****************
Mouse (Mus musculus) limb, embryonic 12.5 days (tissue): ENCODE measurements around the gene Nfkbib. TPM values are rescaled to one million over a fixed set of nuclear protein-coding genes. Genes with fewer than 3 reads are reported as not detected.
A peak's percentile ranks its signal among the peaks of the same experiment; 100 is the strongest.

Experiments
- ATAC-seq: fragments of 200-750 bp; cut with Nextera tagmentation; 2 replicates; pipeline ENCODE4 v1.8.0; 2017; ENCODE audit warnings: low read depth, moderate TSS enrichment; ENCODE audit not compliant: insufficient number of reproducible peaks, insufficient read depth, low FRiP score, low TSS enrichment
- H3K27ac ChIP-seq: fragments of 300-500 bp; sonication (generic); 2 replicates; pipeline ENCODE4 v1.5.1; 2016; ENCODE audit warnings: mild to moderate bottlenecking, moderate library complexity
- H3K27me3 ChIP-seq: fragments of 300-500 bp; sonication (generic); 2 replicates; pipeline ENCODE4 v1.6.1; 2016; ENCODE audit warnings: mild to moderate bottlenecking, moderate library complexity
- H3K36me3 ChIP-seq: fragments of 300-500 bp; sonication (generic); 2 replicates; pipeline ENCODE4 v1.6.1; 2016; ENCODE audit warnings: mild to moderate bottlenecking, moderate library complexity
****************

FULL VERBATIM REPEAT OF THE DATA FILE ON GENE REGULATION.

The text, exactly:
Mouse (Mus musculus) limb, embryonic 12.5 days (tissue): ENCODE measurements around the gene Nfkbib. TPM values are rescaled to one million over a fixed set of nuclear protein-coding genes. Genes with fewer than 3 reads are reported as not detected.
A peak's percentile ranks its signal among the peaks of the same experiment; 100 is the strongest.

Experiments
- ATAC-seq: fragments of 200-750 bp; cut with Nextera tagmentation; 2 replicates; pipeline ENCODE4 v1.8.0; 2017; ENCODE audit warnings: low read depth, moderate TSS enrichment; ENCODE audit not compliant: insufficient number of reproducible peaks, insufficient read depth, low FRiP score, low TSS enrichment
- H3K27ac ChIP-seq: fragments of 300-500 bp; sonication (generic); 2 replicates; pipeline ENCODE4 v1.5.1; 2016; ENCODE audit warnings: mild to moderate bottlenecking, moderate library complexity
- H3K27me3 ChIP-seq: fragments of 300-500 bp; sonication (generic); 2 replicates; pipeline ENCODE4 v1.6.1; 2016; ENCODE audit warnings: mild to moderate bottlenecking, moderate library complexity
- H3K36me3 ChIP-seq: fragments of 300-500 bp; sonication (generic); 2 replicates; pipeline ENCODE4 v1.6.1; 2016; ENCODE audit warnings: mild to moderate bottlenecking, moderate library complexity